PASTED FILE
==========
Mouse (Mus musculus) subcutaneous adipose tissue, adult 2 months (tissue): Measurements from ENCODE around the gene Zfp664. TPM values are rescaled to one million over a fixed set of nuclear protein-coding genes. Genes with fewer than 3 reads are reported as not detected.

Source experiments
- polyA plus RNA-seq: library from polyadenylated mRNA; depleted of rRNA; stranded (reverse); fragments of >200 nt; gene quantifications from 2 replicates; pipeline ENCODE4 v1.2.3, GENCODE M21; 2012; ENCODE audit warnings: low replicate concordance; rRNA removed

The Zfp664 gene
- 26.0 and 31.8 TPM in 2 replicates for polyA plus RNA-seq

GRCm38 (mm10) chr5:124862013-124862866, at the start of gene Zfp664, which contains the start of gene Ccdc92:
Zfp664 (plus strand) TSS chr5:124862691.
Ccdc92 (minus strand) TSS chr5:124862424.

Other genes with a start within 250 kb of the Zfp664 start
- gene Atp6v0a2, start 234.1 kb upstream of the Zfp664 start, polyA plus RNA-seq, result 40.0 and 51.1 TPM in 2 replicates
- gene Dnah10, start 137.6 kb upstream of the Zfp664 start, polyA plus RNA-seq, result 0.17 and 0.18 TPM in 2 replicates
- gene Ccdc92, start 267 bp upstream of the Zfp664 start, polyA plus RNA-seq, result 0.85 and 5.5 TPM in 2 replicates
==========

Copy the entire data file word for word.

Mouse (Mus musculus) subcutaneous adipose tissue, adult 2 months (tissue): Measurements from ENCODE around the gene Zfp664. TPM values are rescaled to one million over a fixed set of nuclear protein-coding genes. Genes with fewer than 3 reads are reported as not detected.

Source experiments
- polyA plus RNA-seq: library from polyadenylated mRNA; depleted of rRNA; stranded (reverse); fragments of >200 nt; gene quantifications from 2 replicates; pipeline ENCODE4 v1.2.3, GENCODE M21; 2012; ENCODE audit warnings: low replicate concordance; rRNA removed

The Zfp664 gene
- 26.0 and 31.8 TPM in 2 replicates for polyA plus RNA-seq

GRCm38 (mm10) chr5:124862013-124862866, at the start of gene Zfp664, which contains the start of gene Ccdc92:
Zfp664 (plus strand) TSS chr5:124862691.
Ccdc92 (minus strand) TSS chr5:124862424.

Other genes with a start within 250 kb of the Zfp664 start
- gene Atp6v0a2, start 234.1 kb upstream of the Zfp664 start, polyA plus RNA-seq, result 40.0 and 51.1 TPM in 2 replicates
- gene Dnah10, start 137.6 kb upstream of the Zfp664 start, polyA plus RNA-seq, result 0.17 and 0.18 TPM in 2 replicates
- gene Ccdc92, start 267 bp upstream of the Zfp664 start, polyA plus RNA-seq, result 0.85 and 5.5 TPM in 2 replicates